On my return to London I joined the Rotary Club and once again was "approached" to see if I might join the Masons. But for the same reasons I declined.

I am in a library and have just been told I willl be logged off in 2 minutes. I will continue this later.


PS William Spencer of York 1796 mentioned in the York rite section was my GGG Grandfather.
By Thomas G.
With regards to the occult nature of Freemasonry and the opacity presented to the profane general public, certain limitations need to be imposed from within the fraternity and from without. From within the need for knowledge to be a gradual process is a must and will not be further here emphasized, but from without comes the issue of public clarity. It is this author's opinion that Freemasonry needs to become more available to those who seek it. Currently I am not a Mason, nor do I belong to any fraternal lodge or order, so I will be supplying the view of an outsider. The order needs to begin a campaign in the Universities and educational institutions of this world for the minds that will best serve, and are most prepared for the truth of the light. As a University student myself I see the symbology that has been imbued into the buildings on campus , but am limited to the observance and understanding of the unenlightened. Ergo the first 3 "Blue" degrees need to be made more readily available, how this is to be done is semantical for this discussion. My Great Grandfather was a Mason, and due to the ineptness of my parents and their Eltern I have lost the connection to the lodge by blood. My uncle as a considerably high level oil manager here in Alberta was approached for membership, he wished he had had an opportunity in his twenties to join and not only after he had achieved some prominence at the age of 50. It is therefore my opinion that the Lodge should open the roster books for registration, but only to those with the most potential (University students, etc). For if the lodge is to entice the younger generations it will be through availability, and not inaccessibility that their numbers will once again dominate.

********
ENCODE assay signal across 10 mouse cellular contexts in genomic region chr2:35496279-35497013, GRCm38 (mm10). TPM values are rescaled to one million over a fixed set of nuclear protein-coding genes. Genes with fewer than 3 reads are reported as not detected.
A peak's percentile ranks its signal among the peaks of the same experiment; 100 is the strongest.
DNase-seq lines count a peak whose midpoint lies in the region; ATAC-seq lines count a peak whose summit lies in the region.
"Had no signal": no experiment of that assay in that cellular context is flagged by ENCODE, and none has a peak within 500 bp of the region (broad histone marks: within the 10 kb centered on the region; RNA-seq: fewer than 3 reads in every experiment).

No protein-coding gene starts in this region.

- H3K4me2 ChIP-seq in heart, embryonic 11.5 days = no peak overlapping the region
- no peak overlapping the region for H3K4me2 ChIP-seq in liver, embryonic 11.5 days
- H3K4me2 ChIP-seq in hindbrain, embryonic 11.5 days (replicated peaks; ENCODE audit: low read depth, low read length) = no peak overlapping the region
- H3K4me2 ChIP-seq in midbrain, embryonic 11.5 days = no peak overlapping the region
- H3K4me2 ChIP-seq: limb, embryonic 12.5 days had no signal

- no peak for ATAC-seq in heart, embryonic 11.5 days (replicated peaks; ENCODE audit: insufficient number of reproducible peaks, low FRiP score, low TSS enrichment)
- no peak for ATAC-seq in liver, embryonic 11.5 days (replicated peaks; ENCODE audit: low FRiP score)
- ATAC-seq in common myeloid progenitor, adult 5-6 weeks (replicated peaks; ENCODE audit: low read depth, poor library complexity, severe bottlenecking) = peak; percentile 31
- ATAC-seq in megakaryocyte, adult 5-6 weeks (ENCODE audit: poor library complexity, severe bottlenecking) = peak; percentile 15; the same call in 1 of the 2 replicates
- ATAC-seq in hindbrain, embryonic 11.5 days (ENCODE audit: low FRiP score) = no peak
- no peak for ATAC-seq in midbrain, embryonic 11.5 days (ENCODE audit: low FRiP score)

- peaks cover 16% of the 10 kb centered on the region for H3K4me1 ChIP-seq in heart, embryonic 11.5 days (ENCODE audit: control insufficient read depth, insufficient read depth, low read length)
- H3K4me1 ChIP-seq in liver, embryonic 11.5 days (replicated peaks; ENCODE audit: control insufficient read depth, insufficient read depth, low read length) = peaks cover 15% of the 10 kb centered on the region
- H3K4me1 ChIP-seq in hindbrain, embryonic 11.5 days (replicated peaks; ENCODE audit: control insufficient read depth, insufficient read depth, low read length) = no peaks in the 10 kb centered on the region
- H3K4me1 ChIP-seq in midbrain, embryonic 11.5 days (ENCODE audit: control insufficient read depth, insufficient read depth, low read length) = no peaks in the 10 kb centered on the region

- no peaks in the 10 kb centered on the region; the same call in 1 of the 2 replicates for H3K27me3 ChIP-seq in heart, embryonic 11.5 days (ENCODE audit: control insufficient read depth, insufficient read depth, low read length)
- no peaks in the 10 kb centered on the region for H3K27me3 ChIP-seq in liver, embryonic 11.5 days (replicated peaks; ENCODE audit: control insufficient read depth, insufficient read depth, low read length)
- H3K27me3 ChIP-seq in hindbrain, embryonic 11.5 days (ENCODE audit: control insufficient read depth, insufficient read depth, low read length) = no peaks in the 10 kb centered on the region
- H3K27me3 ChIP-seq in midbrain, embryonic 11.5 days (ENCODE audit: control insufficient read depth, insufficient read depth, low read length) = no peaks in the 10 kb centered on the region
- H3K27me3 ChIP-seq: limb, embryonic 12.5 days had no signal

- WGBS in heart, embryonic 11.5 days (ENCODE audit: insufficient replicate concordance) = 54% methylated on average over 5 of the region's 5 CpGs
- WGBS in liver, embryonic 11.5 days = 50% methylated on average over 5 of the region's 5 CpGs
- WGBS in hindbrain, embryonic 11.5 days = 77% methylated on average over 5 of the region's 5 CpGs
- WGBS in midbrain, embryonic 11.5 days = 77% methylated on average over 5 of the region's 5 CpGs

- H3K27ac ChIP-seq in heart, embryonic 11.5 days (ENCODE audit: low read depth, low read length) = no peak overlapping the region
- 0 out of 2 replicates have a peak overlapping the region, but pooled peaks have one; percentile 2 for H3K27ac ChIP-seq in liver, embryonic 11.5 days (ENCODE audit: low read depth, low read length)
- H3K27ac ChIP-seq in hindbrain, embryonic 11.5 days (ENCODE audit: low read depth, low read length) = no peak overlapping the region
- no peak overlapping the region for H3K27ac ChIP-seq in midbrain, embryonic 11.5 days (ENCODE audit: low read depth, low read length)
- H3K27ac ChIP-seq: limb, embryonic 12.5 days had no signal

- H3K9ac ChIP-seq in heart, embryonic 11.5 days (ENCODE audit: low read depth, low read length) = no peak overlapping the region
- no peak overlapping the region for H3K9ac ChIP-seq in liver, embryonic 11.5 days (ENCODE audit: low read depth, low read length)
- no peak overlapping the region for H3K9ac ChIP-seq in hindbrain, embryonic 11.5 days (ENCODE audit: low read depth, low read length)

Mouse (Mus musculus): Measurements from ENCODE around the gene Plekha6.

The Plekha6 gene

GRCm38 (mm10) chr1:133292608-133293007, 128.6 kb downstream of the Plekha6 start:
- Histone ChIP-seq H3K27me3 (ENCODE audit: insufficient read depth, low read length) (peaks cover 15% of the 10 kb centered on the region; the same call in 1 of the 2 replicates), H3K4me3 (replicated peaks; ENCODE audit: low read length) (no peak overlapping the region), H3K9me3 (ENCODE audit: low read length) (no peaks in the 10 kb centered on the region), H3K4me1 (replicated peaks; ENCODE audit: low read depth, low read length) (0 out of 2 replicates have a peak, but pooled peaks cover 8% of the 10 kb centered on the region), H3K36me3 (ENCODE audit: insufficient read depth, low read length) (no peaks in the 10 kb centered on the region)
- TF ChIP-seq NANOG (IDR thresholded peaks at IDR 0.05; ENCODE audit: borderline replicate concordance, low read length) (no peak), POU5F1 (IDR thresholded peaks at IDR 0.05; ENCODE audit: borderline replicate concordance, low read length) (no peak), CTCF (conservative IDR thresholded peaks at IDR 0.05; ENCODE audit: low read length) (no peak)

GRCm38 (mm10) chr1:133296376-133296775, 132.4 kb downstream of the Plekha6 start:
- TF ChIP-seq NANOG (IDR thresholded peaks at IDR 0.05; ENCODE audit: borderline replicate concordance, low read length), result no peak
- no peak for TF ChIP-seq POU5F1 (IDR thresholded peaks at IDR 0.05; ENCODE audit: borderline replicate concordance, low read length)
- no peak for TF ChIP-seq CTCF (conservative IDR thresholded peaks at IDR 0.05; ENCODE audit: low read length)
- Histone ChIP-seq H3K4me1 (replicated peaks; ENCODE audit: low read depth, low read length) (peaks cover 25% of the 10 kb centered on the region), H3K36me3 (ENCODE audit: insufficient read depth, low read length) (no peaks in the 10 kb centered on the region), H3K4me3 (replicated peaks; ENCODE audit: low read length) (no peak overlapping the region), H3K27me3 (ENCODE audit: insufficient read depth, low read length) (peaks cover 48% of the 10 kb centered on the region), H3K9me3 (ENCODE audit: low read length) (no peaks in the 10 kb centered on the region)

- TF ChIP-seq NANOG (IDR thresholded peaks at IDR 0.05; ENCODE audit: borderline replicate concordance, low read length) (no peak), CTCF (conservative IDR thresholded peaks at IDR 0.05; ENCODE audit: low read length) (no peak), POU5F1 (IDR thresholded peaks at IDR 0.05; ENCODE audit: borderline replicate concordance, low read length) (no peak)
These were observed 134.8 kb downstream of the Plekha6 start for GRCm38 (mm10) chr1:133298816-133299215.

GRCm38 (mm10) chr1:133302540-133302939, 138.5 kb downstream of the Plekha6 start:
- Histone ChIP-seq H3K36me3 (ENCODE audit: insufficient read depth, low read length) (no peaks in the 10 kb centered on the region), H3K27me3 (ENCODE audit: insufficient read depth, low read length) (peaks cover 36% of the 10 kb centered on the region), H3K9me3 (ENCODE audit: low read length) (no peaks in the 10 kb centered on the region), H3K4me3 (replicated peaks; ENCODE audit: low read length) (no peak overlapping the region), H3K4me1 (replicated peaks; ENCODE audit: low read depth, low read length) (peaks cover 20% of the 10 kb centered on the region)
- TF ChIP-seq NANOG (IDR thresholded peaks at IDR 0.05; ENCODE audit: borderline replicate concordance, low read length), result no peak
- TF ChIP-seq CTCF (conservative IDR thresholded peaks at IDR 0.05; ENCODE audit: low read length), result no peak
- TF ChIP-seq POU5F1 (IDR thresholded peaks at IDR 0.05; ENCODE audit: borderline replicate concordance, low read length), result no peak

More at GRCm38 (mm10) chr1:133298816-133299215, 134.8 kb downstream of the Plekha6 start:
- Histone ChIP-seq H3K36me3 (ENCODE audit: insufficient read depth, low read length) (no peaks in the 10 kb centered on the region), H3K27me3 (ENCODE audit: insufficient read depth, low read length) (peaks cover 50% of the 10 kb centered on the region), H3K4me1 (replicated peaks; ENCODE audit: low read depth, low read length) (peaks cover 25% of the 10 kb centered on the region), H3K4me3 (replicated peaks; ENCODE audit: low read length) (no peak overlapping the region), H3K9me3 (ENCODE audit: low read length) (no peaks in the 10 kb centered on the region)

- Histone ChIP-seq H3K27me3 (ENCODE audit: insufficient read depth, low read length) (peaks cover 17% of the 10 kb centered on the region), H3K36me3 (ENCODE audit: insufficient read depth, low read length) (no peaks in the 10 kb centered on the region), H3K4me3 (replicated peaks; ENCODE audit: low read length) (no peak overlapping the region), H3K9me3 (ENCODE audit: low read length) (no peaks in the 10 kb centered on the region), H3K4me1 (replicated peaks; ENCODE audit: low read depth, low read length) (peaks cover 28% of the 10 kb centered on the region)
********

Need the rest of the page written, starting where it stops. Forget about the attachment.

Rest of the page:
This author is not a Mason, but does wish to join. The rituals are quite the enticement, not only for the ceremonial and theatrical purposes, but for the kinship they in turn bestow. As a student who wishes to continue his arcane studies, the rituals provide an incentive based examination for the knowledge they represent. It is for this reason that the rituals have survived as long as they have and continue to attract the generations looking for some camaraderie and liturgy.

As for the remainder of the questions, I will be unable to answer as I am neither a Mason nor have I any significant knowledge outside what has been published on the University of Bradford's "Web of Hiram".
By Ronnie
I was raised a Master Mason just last Saturday, 15 Nov. 2008. I must admit that Freemasonry has really impacted my life in a positive way since the time that I was conferred as an EAM.

It provides teachings that not only make one a better person but it likewise gives a person an overview on how to act, react to other people, Masons or non-masons alike.

I know I still have a long way to go in learning what Freemasonry is all about, but as they say, we must await a time with patience. This, I am willing to do in order to further increase my knowledge as I am sure the Craft will definitely make a better man out of me.
By kim snyder
I feel that freemasonry is a cult and that they are trying to bring the new world order.
By Heather
Masonry. No different really to any religion it's all about finding the truth within, just different ways of 'getting there'. The roots are traced back to the ancients, whether you look north,south,east or west. I have enjoyed reading your books. Nothing is by accident or co-incidental and everything has a purpose especially now, the grand awakening has begun and people like you have a part to play.